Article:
Reverb Interview: Dave Mustaine of Megadeth

Dave Mustaine is one of the most powerful forces in thrash metal. After parting ways with Metallica in 1983, Mustaine formed his own successful metal group, Megadeth.

With Mustaine at the helm, Megadeth quickly established themselves as guys who weren’t afraid to show off killer instrumental chops and an especially heavy, harsh attack. Using that approach, Megadeth sold out arenas throughout the U.S. in the ‘80s and released album after album of pioneering thrash that cemented the band in metal history.

Megadeth currently features Mustaine with David Ellefson on bass and Kiko Loureiro on guitar. The band released their latest studio album, Dystopia, earlier this year. They’ve been touring Europe in support of the release, and while the shows differ greatly, Mustaine’s gear and setup remain constant. We spoke with the legend about his must-have equipment and the current state of metal music.

Congratulations on your new album, Dystopia. How would you describe the themes on this album?

If you’re talking about the different songs and their subject matter, they are all individuals. Each one has its own story, although some of them do dovetail together. A lot of our songs are similar because of my outlook towards the world and my belief that if we like certain things the way they are, we need to fight to keep the things we like.

How does this album fit in Megadeth’s discography?

I think this record is right where it’s supposed to be. I think timing-wise, this record probably could have come out around the Rust in Peace and Countdown to Extinction era, no problem.

Where do I think the record fits? Let me switch the way of answering that to talk about this lineup. I haven’t been this happy playing with people in I don’t know how long. Dave Ellefson and I were talking last night about how we had an estranged relationship for years, and we were all marveling about how great it is playing together again. I’m so happy with these guys. They truly are tremendously talented. We’re born again, not in a spiritual sense, but in a physical sense. We just feel new.

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What do you think of the current state of metal music?

I think there are a lot of exciting new bands out there, but I also think that inasmuch as there are great bands out there that need to be heard, they may not be ready to go on the road. I think that’s one of the things that’s hurting these young, talented musicians: they get ready to go on the road, they make a bunch of empty promises, and [they] go on the road and crash and burn.

You have no idea how many new Randy Rhoads there are out there or other fantastic talents that we’re not going to hear because they weren’t ready. I think the new musicians, a lot of them are good players, especially with the advent of technology for people to record and stuff like that, but there are also a lot of people who aren’t mature enough to get in a bus and leave their home for six weeks and ride around, slogging it out.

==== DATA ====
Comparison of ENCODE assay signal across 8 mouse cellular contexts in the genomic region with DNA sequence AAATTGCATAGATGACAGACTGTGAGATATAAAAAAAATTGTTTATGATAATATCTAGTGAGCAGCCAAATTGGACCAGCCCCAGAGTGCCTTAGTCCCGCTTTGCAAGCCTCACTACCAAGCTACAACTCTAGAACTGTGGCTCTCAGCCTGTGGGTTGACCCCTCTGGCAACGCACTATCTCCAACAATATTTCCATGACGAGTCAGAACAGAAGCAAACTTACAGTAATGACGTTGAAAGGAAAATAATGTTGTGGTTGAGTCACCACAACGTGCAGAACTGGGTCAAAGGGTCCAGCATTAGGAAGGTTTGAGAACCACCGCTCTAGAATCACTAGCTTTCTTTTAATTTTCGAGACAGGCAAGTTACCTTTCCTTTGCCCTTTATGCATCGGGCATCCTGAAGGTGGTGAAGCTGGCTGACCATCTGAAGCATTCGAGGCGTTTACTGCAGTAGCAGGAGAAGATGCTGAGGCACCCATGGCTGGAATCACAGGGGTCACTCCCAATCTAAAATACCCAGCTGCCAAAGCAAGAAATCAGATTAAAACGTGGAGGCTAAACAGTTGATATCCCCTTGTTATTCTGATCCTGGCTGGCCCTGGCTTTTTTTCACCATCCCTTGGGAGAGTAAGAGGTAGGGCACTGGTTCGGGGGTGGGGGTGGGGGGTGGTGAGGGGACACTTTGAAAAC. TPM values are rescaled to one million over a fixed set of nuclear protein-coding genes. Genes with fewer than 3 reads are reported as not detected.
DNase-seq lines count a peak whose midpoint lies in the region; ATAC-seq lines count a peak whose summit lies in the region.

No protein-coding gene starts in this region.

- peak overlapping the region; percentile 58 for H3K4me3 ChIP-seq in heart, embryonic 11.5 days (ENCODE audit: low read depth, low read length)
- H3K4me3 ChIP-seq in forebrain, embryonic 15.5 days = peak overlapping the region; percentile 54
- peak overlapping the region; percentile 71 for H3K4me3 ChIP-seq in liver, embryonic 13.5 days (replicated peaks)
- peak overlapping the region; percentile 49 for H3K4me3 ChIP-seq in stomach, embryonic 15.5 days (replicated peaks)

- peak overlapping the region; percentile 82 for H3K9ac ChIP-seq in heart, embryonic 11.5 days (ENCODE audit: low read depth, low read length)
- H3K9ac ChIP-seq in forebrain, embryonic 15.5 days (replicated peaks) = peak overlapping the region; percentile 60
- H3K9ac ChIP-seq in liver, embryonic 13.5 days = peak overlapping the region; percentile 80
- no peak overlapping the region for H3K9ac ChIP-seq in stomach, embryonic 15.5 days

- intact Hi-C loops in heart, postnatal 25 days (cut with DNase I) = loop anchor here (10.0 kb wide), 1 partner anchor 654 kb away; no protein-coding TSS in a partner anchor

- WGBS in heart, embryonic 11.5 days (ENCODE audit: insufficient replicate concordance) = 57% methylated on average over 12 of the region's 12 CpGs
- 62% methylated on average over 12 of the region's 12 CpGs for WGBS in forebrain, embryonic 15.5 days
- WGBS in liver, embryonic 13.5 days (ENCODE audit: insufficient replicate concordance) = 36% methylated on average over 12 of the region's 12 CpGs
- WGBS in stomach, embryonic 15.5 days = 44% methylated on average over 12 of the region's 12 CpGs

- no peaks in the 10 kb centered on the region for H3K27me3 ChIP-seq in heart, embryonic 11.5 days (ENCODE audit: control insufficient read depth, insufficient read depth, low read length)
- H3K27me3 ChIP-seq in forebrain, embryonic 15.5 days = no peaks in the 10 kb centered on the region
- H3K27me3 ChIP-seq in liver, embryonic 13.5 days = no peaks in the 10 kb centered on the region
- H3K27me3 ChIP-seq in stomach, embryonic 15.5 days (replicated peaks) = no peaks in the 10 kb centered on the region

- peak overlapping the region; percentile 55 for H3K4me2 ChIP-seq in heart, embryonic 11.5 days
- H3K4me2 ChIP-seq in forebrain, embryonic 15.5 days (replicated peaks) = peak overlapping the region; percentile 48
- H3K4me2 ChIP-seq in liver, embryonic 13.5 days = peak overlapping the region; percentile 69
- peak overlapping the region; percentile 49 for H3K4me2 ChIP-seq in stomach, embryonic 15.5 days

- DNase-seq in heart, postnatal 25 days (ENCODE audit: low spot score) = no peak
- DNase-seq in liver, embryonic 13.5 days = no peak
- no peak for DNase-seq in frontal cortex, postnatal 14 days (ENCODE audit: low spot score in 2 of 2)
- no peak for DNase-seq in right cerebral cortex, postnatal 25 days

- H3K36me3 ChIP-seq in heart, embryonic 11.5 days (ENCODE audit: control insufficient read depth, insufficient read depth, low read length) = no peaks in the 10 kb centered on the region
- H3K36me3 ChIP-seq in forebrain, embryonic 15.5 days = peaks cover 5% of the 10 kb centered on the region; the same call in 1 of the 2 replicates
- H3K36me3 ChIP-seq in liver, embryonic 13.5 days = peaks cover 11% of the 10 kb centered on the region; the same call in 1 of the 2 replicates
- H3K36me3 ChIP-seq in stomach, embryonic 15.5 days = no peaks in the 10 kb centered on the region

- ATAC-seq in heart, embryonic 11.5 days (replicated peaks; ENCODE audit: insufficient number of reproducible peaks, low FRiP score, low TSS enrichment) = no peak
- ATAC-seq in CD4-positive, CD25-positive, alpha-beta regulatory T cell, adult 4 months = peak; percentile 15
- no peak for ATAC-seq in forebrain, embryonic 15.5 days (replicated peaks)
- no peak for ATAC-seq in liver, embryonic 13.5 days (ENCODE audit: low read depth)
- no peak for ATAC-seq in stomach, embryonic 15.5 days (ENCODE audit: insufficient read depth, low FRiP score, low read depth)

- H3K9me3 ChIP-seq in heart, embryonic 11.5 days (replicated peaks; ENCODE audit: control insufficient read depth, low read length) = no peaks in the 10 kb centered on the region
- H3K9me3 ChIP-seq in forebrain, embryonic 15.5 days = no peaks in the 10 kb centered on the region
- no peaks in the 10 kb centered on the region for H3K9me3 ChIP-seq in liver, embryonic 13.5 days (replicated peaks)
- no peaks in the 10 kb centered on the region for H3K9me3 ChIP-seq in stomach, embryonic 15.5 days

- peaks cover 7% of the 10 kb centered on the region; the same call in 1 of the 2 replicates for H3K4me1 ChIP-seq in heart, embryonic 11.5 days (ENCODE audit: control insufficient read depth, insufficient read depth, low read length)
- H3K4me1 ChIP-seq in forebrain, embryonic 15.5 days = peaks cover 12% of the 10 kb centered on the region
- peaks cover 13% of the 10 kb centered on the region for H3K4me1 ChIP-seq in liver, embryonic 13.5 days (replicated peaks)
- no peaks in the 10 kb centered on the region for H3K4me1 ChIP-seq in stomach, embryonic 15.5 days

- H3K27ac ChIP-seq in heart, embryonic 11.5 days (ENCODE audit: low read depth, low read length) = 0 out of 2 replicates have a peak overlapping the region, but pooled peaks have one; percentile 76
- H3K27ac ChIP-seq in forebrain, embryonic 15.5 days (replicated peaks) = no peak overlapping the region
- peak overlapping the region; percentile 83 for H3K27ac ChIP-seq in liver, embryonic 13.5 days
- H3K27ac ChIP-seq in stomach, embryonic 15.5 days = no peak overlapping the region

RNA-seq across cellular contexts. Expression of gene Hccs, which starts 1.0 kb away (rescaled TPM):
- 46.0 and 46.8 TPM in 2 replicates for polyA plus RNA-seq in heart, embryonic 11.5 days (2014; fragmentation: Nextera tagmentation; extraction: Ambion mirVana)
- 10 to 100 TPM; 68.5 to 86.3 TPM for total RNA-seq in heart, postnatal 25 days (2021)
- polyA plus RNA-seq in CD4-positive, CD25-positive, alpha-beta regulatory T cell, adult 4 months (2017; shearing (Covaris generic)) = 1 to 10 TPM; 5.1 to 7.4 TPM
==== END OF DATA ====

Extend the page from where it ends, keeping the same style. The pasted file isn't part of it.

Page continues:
Dean VMNT

When it comes to guitars, you’re a Dean guy, right?

Yes. I play Dean, and VMNT is my main model that I use. There’s a second model I developed with Dean called the Zero. The VMNT was my version of their old Flying V, but I wanted to make it easier to play. Flying Vs were all 21 frets prior to me playing them. When I got my first custom guitar made by Jackson, I said, “I want a 24-fret Flying V,” and started that revolution, and that model followed me wherever I went.

How has your gear influenced your technique?

I think it’s making it a lot easier for us to travel and go to some of these places that most people don’t visit on tour. That’s the good thing about having advanced gear and equipment: you don’t have to take a giant bunch of antiquated gear and everything that goes with it. We’re excited, because we get to take the album into all these different cities, and each of the songs sounds just like it would have sounded with our full gear. For whatever era of music we’re playing, it sounds like we’re playing at that time. We’ve got all the amps set to identically match the sounds of amps and effects we were using at that point.

What gear do you have with you on this tour?

The consistency of my guitars depends on the Deans with Seymour Duncan Livewires and active pickups, and I use Cleartone strings. Going to the amps, I use a Marshall EL34 100/100 Dual Monobloc amp. I’ve been switching over all my gear to the new Fractal Axe-FX II, which has liberated me and given me access to every kind of pedal sound I could want. All these different adjustments make the possibilities endless. I think that’s why our sound is so brutal -- because we’re able to make it sound like the album.


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